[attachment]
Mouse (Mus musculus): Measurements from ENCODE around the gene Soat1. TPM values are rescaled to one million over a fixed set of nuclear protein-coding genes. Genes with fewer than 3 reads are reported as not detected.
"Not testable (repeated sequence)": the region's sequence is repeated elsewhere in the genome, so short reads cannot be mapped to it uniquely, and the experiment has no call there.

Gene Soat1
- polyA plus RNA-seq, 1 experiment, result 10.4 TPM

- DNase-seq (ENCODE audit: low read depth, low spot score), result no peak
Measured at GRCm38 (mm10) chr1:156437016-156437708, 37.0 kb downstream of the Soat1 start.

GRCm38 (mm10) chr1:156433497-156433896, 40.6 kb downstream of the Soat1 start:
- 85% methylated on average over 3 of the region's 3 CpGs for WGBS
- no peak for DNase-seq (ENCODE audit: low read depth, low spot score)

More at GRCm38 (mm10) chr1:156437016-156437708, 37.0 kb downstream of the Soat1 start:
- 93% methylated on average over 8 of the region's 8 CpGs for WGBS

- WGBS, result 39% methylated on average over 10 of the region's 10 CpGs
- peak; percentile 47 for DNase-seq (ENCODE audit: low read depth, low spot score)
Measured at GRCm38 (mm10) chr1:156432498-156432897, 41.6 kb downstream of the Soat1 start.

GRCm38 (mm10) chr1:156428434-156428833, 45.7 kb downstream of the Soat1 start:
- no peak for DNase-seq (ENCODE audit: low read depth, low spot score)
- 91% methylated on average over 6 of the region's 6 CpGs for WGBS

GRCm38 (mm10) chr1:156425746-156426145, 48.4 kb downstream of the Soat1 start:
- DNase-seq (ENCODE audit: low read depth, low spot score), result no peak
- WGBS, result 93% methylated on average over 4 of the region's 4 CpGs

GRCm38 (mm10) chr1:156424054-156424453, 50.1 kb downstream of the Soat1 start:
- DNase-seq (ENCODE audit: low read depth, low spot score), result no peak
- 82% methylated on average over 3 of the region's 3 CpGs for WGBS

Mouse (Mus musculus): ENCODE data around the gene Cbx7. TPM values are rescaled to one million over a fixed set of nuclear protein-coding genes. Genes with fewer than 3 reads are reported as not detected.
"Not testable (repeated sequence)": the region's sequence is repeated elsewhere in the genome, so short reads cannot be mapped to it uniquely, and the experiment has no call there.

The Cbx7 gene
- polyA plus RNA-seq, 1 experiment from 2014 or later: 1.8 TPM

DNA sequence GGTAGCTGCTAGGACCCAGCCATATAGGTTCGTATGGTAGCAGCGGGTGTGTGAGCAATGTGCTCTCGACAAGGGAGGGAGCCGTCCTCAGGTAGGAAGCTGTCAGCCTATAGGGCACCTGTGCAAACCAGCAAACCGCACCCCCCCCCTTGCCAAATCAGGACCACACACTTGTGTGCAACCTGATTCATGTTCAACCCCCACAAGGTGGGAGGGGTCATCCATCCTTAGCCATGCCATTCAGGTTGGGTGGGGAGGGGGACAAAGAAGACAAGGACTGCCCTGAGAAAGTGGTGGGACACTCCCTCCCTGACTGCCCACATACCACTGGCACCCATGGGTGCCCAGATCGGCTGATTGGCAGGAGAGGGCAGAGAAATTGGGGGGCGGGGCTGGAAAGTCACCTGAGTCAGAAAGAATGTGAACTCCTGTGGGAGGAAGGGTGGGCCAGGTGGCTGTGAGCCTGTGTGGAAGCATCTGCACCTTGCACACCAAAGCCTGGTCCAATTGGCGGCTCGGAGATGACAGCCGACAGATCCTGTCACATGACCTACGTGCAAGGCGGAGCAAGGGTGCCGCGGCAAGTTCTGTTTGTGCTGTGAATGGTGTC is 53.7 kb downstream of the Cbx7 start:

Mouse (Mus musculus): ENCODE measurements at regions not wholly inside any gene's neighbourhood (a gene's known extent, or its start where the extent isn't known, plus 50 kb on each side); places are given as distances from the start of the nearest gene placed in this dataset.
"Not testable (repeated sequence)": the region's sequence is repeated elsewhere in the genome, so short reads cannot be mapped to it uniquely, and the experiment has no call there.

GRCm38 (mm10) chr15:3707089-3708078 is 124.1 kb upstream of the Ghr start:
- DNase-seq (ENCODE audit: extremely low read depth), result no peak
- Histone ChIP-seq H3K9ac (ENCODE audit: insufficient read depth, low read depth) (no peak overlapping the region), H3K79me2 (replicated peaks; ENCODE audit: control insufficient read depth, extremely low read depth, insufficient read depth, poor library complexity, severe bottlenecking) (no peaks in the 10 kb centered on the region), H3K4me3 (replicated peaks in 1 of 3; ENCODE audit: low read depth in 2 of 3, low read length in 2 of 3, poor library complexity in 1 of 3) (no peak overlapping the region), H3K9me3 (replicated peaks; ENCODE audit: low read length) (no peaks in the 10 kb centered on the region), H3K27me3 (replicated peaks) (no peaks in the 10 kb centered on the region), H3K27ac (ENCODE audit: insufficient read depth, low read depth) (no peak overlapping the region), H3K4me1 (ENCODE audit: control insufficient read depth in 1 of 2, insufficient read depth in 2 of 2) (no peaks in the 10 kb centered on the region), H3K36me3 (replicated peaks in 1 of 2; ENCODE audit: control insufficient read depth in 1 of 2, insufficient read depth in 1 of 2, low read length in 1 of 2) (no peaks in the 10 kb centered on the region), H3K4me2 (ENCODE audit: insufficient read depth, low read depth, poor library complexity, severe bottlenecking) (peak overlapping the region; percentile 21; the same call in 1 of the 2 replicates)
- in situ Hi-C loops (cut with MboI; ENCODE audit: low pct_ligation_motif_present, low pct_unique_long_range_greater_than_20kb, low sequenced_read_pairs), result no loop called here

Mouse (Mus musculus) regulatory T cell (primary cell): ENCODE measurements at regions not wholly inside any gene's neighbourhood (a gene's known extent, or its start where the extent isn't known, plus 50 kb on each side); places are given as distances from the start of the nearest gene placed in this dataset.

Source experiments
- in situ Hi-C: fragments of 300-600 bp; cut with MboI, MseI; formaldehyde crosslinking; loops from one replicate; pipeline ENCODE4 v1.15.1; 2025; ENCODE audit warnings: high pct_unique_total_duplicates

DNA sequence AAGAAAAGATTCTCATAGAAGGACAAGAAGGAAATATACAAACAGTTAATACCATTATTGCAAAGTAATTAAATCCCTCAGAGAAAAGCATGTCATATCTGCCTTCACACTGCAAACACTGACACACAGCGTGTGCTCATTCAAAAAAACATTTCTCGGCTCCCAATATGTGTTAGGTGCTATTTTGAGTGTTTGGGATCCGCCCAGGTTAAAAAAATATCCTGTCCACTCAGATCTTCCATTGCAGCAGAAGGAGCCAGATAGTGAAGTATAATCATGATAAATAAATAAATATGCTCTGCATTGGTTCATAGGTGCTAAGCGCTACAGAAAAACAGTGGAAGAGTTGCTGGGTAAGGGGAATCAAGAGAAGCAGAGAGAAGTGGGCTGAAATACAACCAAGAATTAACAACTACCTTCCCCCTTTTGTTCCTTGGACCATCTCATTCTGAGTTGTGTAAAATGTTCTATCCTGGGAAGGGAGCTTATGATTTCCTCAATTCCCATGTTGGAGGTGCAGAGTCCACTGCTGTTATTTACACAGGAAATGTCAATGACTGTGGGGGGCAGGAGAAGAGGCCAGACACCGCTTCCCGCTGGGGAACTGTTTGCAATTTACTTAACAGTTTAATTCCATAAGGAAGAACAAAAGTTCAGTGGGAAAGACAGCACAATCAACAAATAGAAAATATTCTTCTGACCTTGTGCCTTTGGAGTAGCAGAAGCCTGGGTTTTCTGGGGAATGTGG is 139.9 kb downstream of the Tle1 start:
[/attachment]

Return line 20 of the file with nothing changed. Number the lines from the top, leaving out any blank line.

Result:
- WGBS, result 93% methylated on average over 4 of the region's 4 CpGs